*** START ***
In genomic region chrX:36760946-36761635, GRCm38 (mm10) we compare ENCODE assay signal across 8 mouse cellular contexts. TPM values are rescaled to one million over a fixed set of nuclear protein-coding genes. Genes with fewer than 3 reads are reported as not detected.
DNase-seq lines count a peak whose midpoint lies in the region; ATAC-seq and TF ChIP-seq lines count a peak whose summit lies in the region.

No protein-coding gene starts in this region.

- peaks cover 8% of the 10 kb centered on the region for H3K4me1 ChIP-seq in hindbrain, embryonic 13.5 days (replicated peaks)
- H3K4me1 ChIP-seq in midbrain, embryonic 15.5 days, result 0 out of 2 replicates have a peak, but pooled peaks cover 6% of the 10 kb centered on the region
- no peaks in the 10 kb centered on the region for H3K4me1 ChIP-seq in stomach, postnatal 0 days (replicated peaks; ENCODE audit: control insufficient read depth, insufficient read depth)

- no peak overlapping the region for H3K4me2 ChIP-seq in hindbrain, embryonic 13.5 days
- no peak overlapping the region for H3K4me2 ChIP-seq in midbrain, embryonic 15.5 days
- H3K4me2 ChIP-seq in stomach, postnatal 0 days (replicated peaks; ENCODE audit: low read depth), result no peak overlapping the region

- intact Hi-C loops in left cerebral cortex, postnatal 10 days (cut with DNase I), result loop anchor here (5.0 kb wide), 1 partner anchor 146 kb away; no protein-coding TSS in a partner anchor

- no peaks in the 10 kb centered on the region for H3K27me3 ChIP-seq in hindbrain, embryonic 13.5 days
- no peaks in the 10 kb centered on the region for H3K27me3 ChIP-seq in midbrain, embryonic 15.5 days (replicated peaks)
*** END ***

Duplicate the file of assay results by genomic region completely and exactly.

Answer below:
In genomic region chrX:36760946-36761635, GRCm38 (mm10) we compare ENCODE assay signal across 8 mouse cellular contexts. TPM values are rescaled to one million over a fixed set of nuclear protein-coding genes. Genes with fewer than 3 reads are reported as not detected.
DNase-seq lines count a peak whose midpoint lies in the region; ATAC-seq and TF ChIP-seq lines count a peak whose summit lies in the region.

No protein-coding gene starts in this region.

- peaks cover 8% of the 10 kb centered on the region for H3K4me1 ChIP-seq in hindbrain, embryonic 13.5 days (replicated peaks)
- H3K4me1 ChIP-seq in midbrain, embryonic 15.5 days, result 0 out of 2 replicates have a peak, but pooled peaks cover 6% of the 10 kb centered on the region
- no peaks in the 10 kb centered on the region for H3K4me1 ChIP-seq in stomach, postnatal 0 days (replicated peaks; ENCODE audit: control insufficient read depth, insufficient read depth)

- no peak overlapping the region for H3K4me2 ChIP-seq in hindbrain, embryonic 13.5 days
- no peak overlapping the region for H3K4me2 ChIP-seq in midbrain, embryonic 15.5 days
- H3K4me2 ChIP-seq in stomach, postnatal 0 days (replicated peaks; ENCODE audit: low read depth), result no peak overlapping the region

- intact Hi-C loops in left cerebral cortex, postnatal 10 days (cut with DNase I), result loop anchor here (5.0 kb wide), 1 partner anchor 146 kb away; no protein-coding TSS in a partner anchor

- no peaks in the 10 kb centered on the region for H3K27me3 ChIP-seq in hindbrain, embryonic 13.5 days
- no peaks in the 10 kb centered on the region for H3K27me3 ChIP-seq in midbrain, embryonic 15.5 days (replicated peaks)